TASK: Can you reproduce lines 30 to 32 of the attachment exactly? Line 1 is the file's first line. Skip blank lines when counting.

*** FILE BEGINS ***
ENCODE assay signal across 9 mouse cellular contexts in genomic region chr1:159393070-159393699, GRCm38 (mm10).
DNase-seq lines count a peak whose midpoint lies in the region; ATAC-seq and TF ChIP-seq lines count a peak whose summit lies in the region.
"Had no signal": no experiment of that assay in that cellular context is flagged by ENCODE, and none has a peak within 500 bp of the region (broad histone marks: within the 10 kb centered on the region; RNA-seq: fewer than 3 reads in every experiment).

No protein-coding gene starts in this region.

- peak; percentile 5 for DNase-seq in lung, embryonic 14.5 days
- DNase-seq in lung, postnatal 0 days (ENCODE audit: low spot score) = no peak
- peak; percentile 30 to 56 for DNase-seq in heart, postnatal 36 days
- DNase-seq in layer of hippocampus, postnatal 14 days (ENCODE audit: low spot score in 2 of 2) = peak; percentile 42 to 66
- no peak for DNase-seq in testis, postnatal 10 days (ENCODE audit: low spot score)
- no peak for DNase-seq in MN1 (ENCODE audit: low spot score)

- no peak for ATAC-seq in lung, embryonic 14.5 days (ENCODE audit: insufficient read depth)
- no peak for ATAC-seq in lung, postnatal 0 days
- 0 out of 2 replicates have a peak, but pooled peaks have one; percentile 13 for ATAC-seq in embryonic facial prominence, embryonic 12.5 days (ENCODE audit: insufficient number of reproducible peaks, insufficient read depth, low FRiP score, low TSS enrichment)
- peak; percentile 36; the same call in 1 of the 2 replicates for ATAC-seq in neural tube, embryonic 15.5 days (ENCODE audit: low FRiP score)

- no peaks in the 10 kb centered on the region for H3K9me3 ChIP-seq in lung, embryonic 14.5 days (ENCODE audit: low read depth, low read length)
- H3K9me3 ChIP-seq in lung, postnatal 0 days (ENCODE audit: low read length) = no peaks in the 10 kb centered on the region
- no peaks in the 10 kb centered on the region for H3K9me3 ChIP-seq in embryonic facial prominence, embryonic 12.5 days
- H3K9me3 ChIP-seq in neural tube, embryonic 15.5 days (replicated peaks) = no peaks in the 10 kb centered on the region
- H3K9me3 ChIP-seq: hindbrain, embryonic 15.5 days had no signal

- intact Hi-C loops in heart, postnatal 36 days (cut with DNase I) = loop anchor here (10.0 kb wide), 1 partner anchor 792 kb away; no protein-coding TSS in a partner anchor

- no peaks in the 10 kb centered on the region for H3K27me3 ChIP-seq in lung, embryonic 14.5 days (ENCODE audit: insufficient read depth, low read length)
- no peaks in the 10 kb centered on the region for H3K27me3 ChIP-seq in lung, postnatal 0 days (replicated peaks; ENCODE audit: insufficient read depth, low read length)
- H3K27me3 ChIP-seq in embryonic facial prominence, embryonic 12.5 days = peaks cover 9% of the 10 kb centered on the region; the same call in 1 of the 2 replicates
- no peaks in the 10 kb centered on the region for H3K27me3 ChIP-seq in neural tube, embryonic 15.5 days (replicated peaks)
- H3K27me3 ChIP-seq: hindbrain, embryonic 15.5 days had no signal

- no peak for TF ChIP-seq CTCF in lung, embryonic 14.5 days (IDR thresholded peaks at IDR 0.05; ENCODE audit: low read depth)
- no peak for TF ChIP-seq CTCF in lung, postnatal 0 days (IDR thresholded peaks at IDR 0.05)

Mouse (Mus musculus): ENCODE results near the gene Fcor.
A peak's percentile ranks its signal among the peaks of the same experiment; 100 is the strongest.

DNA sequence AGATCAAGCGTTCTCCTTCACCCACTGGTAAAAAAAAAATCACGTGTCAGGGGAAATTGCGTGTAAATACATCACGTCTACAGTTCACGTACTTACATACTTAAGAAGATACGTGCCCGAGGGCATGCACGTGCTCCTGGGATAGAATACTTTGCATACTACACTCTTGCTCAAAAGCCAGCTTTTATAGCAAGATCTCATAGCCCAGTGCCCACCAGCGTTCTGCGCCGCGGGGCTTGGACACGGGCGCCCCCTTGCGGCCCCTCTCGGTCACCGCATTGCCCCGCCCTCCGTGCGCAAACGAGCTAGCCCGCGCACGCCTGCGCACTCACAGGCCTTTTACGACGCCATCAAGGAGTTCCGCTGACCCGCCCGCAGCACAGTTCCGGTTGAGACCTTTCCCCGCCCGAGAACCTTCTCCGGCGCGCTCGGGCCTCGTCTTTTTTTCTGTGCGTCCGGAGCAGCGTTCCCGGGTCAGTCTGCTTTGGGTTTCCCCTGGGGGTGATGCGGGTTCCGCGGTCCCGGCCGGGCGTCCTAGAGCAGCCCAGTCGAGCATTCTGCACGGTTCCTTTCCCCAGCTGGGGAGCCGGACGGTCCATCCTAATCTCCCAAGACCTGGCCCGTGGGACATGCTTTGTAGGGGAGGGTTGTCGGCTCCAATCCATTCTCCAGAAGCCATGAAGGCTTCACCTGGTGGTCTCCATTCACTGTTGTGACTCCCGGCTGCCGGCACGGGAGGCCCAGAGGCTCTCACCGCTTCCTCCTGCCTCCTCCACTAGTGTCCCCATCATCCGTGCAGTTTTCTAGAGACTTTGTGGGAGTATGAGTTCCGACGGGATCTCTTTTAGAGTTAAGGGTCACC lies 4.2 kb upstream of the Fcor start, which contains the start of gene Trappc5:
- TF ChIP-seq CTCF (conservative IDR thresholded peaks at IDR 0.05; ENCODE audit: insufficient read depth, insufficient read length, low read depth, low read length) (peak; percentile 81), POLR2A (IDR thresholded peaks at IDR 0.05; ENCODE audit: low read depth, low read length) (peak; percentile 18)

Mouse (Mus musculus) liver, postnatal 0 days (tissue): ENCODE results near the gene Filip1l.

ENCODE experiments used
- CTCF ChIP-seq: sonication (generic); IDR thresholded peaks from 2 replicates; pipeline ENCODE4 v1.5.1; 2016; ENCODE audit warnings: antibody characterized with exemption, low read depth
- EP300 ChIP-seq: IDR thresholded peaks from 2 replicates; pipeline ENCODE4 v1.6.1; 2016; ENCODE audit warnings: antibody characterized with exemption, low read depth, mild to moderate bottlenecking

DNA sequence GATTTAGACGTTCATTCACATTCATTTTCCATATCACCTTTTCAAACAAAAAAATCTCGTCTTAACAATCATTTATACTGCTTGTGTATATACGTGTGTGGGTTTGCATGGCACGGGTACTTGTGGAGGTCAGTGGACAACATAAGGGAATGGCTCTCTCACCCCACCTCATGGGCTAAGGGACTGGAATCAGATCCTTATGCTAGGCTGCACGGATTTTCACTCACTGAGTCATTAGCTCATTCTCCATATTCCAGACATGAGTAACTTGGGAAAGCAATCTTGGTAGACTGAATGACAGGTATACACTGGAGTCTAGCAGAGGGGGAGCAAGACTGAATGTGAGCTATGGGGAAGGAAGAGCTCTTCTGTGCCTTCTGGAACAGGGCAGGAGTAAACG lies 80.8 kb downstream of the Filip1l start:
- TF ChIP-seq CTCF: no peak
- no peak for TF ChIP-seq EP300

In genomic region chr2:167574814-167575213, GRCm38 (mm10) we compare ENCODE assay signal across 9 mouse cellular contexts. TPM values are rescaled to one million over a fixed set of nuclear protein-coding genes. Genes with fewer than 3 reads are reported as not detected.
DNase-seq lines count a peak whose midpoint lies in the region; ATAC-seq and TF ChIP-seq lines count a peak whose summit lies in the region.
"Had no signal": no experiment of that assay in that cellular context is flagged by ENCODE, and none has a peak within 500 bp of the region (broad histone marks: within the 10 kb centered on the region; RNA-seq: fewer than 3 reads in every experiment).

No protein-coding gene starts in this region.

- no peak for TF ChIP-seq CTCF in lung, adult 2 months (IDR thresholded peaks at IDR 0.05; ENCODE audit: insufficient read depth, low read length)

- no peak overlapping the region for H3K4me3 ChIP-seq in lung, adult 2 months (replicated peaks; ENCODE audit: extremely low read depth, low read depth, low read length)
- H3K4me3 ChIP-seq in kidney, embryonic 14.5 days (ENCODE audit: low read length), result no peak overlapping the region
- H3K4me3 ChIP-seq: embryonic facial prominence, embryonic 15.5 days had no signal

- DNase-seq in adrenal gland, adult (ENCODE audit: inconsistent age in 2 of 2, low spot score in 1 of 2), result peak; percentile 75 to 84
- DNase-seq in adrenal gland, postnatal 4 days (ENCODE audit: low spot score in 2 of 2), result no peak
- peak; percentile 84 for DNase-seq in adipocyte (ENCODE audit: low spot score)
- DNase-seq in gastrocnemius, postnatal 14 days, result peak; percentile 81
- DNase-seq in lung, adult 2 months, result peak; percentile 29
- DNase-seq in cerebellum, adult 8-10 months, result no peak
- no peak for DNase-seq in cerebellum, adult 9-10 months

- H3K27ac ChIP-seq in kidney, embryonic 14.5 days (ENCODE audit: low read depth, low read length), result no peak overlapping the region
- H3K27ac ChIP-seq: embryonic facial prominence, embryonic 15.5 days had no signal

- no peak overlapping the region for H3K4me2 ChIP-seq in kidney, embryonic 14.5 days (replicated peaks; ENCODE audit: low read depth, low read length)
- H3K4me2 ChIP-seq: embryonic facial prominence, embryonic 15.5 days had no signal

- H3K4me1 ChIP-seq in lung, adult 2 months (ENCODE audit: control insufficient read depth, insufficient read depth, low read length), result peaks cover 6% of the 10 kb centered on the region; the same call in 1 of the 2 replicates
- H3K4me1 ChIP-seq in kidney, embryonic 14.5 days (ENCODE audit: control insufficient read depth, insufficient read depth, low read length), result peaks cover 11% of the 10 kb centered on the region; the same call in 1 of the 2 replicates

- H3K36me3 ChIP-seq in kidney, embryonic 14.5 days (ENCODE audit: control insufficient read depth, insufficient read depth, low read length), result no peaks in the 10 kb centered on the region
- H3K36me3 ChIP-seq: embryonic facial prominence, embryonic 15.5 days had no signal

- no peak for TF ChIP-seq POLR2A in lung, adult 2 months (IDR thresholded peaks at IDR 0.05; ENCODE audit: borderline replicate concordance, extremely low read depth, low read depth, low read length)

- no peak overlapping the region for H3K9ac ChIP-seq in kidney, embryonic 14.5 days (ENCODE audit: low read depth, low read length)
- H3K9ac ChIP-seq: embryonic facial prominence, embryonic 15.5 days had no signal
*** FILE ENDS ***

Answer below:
DNA sequence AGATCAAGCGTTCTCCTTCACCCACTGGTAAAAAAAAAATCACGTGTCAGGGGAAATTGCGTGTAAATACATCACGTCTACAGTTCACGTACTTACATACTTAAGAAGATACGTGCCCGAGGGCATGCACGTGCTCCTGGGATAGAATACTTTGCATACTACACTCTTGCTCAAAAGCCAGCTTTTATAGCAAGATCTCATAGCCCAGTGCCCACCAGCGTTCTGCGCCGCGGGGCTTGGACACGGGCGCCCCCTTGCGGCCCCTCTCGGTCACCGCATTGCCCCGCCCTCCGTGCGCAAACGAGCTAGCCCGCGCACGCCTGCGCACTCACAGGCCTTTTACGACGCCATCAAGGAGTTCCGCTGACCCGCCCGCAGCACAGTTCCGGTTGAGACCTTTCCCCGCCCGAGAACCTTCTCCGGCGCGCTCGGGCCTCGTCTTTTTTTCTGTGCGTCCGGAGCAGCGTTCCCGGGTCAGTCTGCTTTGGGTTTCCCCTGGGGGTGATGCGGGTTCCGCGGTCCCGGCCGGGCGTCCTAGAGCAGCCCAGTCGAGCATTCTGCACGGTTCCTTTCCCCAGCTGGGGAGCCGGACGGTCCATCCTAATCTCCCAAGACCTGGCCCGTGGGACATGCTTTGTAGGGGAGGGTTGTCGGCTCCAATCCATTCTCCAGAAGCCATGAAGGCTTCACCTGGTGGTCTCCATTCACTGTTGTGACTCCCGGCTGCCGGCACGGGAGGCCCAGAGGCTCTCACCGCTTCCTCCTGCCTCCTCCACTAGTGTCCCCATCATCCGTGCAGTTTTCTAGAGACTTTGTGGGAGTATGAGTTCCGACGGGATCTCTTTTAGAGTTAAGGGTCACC lies 4.2 kb upstream of the Fcor start, which contains the start of gene Trappc5:
- TF ChIP-seq CTCF (conservative IDR thresholded peaks at IDR 0.05; ENCODE audit: insufficient read depth, insufficient read length, low read depth, low read length) (peak; percentile 81), POLR2A (IDR thresholded peaks at IDR 0.05; ENCODE audit: low read depth, low read length) (peak; percentile 18)

Mouse (Mus musculus) liver, postnatal 0 days (tissue): ENCODE results near the gene Filip1l.